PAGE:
So, it’s always a mix of qualitative versus quantitative analysis. So, we look at audience growth. We also look at the impressions, not only per article, but in aggregate. Impressions for as a sign of awareness.
Are you generating… What awareness? Are people reading your posts? Meaning, are they connecting you with the specific pillars, or topics, that we had, initially, identified for yourself, but also, are they engaging with you?
So, we look lot of engagement rates, and we want to make sure that there is an alignment between audience impressions and interactions. And, we find that the combinations of the three of them, works and means that we’re, actually, building a very robust profile that generates activity, and those who are part of network are, actually, interested in what you have to say, on an ongoing basis. And, this is the basic KPIs that we track, and then, measure success.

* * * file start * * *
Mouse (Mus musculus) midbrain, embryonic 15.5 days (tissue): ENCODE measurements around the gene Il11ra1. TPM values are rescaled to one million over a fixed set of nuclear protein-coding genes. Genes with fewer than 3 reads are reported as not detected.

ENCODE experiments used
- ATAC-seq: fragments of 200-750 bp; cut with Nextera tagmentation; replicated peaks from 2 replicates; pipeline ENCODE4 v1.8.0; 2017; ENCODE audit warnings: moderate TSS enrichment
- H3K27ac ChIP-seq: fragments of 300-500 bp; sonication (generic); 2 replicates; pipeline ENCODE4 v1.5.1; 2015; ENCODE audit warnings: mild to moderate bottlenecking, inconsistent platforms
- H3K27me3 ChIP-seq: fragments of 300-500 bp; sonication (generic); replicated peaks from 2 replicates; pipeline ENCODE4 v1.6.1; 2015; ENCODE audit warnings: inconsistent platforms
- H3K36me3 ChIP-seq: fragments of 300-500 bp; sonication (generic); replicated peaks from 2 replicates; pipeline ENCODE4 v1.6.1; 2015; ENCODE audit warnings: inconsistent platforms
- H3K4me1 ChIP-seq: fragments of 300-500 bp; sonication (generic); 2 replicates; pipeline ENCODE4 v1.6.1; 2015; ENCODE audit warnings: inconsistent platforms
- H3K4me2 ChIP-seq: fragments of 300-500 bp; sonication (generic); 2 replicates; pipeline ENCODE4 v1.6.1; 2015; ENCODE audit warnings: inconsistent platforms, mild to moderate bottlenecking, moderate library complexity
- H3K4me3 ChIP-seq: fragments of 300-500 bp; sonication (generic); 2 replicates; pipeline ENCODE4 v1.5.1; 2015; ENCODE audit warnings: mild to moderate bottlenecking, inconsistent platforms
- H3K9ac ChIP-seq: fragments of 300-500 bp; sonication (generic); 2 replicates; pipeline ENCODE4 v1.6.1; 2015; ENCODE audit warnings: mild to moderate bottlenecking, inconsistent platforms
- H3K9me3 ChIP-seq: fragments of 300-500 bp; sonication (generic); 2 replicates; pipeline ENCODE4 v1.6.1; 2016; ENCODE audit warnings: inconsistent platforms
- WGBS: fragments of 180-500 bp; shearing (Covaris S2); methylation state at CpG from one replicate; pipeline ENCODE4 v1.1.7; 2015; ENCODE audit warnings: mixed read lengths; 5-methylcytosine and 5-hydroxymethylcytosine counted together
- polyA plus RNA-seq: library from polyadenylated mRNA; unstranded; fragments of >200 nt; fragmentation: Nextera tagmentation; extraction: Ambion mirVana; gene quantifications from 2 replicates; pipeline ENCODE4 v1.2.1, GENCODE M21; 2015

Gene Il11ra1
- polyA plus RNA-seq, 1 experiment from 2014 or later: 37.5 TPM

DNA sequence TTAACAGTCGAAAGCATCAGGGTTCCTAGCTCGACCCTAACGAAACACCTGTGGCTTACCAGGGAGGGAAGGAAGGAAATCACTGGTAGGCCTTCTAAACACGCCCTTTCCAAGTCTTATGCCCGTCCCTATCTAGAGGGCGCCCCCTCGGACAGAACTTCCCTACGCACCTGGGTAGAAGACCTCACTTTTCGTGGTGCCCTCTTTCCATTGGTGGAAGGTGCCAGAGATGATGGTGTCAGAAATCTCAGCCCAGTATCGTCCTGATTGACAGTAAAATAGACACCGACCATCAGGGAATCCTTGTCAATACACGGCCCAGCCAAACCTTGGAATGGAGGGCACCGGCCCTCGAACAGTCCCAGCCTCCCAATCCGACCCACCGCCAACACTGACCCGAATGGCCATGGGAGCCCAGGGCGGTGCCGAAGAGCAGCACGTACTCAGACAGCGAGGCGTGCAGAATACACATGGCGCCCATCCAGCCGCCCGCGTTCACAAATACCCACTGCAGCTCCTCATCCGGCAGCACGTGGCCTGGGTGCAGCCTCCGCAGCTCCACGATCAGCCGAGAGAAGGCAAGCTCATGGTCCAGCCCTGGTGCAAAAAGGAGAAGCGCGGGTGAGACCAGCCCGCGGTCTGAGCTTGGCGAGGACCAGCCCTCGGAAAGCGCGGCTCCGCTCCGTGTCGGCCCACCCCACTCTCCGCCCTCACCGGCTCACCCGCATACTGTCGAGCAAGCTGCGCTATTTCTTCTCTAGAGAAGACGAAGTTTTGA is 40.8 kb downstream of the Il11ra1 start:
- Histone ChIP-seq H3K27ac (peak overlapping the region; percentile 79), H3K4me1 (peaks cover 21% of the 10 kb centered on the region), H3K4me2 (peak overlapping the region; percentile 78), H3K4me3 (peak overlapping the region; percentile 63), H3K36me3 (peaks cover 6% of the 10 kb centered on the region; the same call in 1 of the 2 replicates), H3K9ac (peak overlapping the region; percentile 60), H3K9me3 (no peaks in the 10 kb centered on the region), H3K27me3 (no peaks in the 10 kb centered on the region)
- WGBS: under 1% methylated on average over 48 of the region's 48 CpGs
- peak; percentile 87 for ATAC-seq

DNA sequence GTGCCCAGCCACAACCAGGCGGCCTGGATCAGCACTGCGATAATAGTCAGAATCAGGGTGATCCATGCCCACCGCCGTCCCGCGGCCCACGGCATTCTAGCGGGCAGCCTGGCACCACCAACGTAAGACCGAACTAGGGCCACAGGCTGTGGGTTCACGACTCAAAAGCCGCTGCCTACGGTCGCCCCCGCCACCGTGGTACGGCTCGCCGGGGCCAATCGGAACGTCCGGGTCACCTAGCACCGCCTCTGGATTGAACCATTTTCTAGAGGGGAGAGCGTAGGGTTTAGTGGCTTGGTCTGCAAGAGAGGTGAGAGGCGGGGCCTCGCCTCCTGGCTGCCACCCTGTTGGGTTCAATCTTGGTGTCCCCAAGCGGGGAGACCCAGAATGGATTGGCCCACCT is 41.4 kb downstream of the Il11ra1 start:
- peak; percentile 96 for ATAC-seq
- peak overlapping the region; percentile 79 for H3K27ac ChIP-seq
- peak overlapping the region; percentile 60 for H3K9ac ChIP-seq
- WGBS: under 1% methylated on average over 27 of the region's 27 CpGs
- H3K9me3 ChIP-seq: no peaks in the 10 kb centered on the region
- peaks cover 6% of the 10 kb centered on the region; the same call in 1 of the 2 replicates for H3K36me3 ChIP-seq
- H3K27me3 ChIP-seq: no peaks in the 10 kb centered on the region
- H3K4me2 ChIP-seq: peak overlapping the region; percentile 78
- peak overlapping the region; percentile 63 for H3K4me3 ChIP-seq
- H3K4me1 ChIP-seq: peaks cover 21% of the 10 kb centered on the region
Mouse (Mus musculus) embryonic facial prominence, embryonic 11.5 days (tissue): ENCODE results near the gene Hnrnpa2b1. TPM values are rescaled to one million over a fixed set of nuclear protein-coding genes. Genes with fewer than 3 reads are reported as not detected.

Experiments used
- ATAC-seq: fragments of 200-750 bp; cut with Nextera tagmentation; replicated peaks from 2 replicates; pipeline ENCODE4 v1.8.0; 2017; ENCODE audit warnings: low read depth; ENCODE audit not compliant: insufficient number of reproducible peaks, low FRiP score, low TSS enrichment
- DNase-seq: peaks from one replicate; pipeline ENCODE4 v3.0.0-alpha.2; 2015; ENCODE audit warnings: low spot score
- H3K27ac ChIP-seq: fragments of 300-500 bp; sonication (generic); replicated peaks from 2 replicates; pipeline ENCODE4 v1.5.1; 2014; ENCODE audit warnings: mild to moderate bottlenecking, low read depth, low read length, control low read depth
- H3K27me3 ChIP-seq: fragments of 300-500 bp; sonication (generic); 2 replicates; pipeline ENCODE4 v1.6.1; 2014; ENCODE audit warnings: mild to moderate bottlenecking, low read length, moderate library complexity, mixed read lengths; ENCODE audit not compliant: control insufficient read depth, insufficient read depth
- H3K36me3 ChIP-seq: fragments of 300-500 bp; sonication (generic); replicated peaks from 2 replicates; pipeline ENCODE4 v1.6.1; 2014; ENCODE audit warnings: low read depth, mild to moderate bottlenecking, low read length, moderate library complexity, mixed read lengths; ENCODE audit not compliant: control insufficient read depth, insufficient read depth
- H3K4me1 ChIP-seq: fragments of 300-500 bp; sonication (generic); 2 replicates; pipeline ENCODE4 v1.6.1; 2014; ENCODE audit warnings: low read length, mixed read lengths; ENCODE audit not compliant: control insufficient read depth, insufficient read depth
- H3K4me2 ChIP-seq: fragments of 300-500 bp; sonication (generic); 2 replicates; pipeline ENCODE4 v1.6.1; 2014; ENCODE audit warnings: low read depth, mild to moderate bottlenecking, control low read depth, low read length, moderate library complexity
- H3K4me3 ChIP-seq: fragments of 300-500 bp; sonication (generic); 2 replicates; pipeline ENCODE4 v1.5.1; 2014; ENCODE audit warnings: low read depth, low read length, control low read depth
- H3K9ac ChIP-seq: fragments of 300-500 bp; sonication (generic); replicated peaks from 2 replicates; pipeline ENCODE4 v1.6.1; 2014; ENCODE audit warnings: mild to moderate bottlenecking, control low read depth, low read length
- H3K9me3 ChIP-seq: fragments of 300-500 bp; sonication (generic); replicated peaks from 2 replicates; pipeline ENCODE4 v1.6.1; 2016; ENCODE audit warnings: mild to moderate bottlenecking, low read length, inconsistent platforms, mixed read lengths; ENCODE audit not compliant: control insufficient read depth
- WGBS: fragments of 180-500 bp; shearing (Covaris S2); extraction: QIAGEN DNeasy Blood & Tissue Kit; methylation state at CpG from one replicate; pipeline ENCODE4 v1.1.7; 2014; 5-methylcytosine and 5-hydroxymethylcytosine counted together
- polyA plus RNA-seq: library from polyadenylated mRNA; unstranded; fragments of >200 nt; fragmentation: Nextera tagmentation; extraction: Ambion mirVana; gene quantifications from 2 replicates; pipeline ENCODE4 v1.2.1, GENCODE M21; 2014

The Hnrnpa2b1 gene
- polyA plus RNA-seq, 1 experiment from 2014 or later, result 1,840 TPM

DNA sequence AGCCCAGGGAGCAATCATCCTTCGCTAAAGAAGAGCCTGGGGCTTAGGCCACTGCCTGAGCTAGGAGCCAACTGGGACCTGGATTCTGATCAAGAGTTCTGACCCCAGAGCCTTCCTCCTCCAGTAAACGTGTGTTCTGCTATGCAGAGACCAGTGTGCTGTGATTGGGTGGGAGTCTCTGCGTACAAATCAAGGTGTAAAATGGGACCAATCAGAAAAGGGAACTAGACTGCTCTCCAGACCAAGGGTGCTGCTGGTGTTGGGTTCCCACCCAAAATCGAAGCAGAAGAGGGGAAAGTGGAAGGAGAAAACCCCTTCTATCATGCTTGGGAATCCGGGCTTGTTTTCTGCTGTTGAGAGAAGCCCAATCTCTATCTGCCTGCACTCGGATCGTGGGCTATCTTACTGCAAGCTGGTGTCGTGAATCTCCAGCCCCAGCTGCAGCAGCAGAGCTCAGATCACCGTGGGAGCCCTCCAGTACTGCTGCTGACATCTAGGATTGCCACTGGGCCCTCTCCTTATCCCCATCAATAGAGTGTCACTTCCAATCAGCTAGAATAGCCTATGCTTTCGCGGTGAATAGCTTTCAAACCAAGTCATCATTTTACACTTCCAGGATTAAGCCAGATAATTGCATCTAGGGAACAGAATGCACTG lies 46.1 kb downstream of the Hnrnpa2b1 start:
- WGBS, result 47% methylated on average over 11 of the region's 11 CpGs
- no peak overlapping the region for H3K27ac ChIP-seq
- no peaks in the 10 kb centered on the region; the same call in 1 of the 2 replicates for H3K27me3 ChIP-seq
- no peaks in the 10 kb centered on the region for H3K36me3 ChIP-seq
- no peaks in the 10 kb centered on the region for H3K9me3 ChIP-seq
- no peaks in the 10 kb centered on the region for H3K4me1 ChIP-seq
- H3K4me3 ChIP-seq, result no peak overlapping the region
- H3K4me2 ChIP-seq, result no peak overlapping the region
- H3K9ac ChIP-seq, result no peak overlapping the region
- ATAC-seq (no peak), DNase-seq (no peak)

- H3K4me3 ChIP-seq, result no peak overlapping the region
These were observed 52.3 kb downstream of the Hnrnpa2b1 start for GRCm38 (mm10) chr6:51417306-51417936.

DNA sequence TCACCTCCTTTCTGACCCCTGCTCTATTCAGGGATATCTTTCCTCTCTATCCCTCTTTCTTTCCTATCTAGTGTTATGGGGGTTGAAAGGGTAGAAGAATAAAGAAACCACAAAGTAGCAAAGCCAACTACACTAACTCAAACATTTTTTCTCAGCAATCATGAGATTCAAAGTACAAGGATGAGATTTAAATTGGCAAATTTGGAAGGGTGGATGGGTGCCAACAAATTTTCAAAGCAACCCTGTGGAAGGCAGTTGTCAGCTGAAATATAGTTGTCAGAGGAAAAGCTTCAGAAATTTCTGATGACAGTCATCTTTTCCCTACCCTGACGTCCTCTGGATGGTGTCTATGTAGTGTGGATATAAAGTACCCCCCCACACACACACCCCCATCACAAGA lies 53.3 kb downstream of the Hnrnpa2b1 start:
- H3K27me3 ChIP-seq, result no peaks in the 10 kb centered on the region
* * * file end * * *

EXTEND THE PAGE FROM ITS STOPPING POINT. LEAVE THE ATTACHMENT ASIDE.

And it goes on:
Outside of that, companies hire us for a variety of reasons, not only for specific… Not only for to build specific set of thought leadership, but also, business development, employee engagement, hiring, recruitment, retention. So, based on specific business cases, then we track specific KPIs, as well.
Will Bachman: So, having a more visible executive might help the company hire employees or retain employees.
Ray Carbonell: Absolutely.
Will Bachman: Fantastic. Well, and can you just give us a sense, not necessarily your firm, but just in the industry, broadly. If someone wants to engage a firm to manage your profile-
Ray Carbonell: Mm-hmm (affirmative).